FAIRWEATHER, Ian; Gethsemane
Fairweather was born in Scotland and studied at London's Slade School of Fine Art from 1920 to 1924. Three years later, he left England and spent the next 20 years travelling, visiting places as diverse as Canada, China, Indonesia, South America, the Philippines and Japan. He lived in northern Australia briefly in the late 1930s, and again from 1943. In 1952, he nearly lost his life on a perilous 16-day journey from Darwin to Timor, from where he hoped to be deported to England. Though he did eventually arrive in London, he returned to Australia in August 1953, retreating from society and establishing a new life in a hut on Bribie Island.
Many of Fairweather’s greatest works were produced on Bribie Island. In 1958, he embarked on a major series of biblical subjects, of which Gethsemane is one of the best known. Larger in scale than earlier works, the series conveys a new confidence and ambition in Fairweather’s oeuvre. Strongly influenced by Cubism and Chinese calligraphy, Gethsemane is one of the most powerful of this select group of works, by an artist considered one of, if not the most, important figures of twentieth-century Australian art history.
The Gallery holds a wide-ranging collection of Fairweather’s paintings, from his early years as a prisoner of war during World War One to his student days at the Slade in London, through to his final years on Bribie Island. The gift of this exceptional work, from this vital period in the artist's career, allows for a more comprehensive display and fuller understanding of Fairweather’s achievements.
Along with The Last Supper, Gethsemane was included in Fairweather’s solo exhibition at Sydney’s Macquarie Galleries in 1958. The works so impressed the art critic of the Sydney Morning Herald that he began his review with: ‘A new and magnificent power and scale impresses in the latest Ian Fairweather exhibition’. Gethsemane was singled out for special comment:
In the deeply sombre and large (7ft by 5ft) Gethsemane, the generously moving rhythms of the large linear structures are placed with the quickening combination of the lighter drawn symbols of the theme, while an undercurrent of vibrating smaller shapes sharpens the mood. It is rich and darkly sonorous … (1)
In his biblical works, Fairweather was not emphasising a particular religious message, but rather conveying an aesthetic experience of the subject and the event, claiming a place in the history of great art.(2) Gethsemane depicts Christ’s agony in the Garden of Gethsemane (at the foot of the Mount of Olives in Jerusalem) as he prayed during the night before his crucifixion. Though heavily abstracted, we can see Christ holding the chalice of his great responsibility, appealing to God: ‘My Father, if it be possible, let this cup pass from me,’ as he realises that he is to suffer death so that humanity might be saved. At his feet sleeps one of the disciples, while Judas approaches with Roman soldiers. The principal characters are outlined in blue-black, edged with ox-blood red. Fairweather’s calligraphic lines twist the picture plane, providing depth and movement, increasing the tension within the work.(3)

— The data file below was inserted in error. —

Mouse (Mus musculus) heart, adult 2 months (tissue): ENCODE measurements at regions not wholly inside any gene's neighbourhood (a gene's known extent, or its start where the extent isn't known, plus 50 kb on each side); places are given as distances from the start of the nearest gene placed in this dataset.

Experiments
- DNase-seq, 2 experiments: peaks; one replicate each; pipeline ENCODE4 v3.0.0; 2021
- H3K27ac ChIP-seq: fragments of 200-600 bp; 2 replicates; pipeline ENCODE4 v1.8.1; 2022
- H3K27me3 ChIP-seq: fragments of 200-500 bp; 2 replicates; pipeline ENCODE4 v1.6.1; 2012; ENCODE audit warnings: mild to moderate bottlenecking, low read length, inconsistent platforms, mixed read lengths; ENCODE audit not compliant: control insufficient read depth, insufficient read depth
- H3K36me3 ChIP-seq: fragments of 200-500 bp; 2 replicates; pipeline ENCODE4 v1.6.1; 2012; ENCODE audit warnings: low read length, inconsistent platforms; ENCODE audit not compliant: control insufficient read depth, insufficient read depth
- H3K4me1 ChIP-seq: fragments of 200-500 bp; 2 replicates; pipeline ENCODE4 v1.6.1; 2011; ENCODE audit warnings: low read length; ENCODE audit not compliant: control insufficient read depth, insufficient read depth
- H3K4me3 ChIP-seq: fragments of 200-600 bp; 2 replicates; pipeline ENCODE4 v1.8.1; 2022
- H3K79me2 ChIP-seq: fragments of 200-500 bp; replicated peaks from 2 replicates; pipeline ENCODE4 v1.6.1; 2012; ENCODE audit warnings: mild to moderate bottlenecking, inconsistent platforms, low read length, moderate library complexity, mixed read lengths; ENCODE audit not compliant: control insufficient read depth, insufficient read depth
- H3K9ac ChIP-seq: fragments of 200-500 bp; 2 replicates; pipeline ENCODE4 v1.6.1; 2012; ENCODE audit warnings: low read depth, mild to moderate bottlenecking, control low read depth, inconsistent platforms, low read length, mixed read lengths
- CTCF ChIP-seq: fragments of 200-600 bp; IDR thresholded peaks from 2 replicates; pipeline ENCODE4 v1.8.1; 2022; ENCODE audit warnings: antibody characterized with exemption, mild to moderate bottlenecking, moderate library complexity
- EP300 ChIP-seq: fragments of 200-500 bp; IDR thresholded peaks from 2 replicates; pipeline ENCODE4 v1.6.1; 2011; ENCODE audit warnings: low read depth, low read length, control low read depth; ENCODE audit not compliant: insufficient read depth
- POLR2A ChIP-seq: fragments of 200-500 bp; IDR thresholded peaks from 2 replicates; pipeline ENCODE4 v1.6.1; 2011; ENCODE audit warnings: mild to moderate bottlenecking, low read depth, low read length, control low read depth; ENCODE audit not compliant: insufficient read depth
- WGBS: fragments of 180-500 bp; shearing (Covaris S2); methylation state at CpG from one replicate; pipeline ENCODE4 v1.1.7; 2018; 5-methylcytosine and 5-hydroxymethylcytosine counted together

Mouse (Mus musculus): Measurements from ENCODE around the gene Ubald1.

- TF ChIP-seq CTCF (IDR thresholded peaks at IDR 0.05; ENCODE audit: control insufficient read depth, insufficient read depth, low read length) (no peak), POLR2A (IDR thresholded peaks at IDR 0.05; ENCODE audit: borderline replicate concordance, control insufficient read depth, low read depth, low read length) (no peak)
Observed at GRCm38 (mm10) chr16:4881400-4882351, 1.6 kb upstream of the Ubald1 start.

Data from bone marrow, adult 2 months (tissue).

Gethsemane evokes the great European tradition of religious painting. The work has significant compositional consistencies with early Italian Renaissance incarnations of this scene, which Fairweather would have viewed in his student days on visits to London’s National Gallery. Giovanni Bellini’s The Agony in the Garden c.1465 and Andrea Mantegna’s The Agony in the Garden c.1458–60 both include depictions of the kneeling figure of Christ and the sleeping disciples. As curator Angela Goddard noted: ‘despite the abstraction of its narrative elements, Gethsemane upholds the traditional depiction of the landscape from early Italian Renaissance painting’.(4)
Selected for entry in the 1959 Blake Prize, the outstanding quality of Gethsemane was confirmed by its acquisition in 1961 by Nobel Prize-winning Australian author Patrick White, whose admiration resulted in a visit to Bribie Island that same year to meet the artist. The painting was first hung in White’s bedroom and later above his writing desk. In his biography on White, David Marr observed that ‘Fairweather lived absolutely White’s dream of the artist stripped bare: at the age of 73 he lived and painted in an open hut in the bush’.(5) The painting is also claimed to have inspired White’s epic novel Riders in the Chariot (1961).(6) In a letter from White, penned some years later, to Father Michael Scott, one of the founders of the Blake Prize, he wrote: ‘I am proud to own [Gethsemane], and hope Fairweather will get all the credit he should for having created it’.(7)
Gethsemane is a tremendous addition to the Gallery’s holdings of works by Ian Fairweather. QAGOMA is a major resource for the study of Fairweather and his works, and is committed to the presentation and interpretation of this singular artist. The gift of this significant work from Philip Bacon AM greatly strengthens our ability to do so.
Michael Hawker, Artlines, no. 3, 2017, pp.50–51.
1 ‘Ian Fairweather shows his unique position’, Sydney Morning Herald, 19 November 1958, p.2.
2 See Ian Fairweather’s comments in a 1962 interview with John Hetherington, Bribie Island, quoted in Murray Bail, Fairweather, Murdoch Books, Sydney, 2009, p.268.
3 Anne Sanders, Ian Fairweather: Late Works 1953–74, and Art Monthly Australia, April 2013, p.48.
4 Angela Goddard, ‘Ian Fairweather: The Bribie years’, in Ian Fairweather: Late Works 1953–74 [exhibition catalogue], Queensland Art Gallery | Gallery of Modern Art, Brisbane, 2012, p.29.
5 David Marr, Patrick White: A Life, Random House, Canberra, 1991, p.379.
6 Des Houghton, Courier Mail, Brisbane, 27 November 2010.
7 HV Hewitt, Patrick White, Painter, Manque: Paintings, Painters and their Influences on his Writings, Miegunyah Press, Melbourne, 2002, p.47.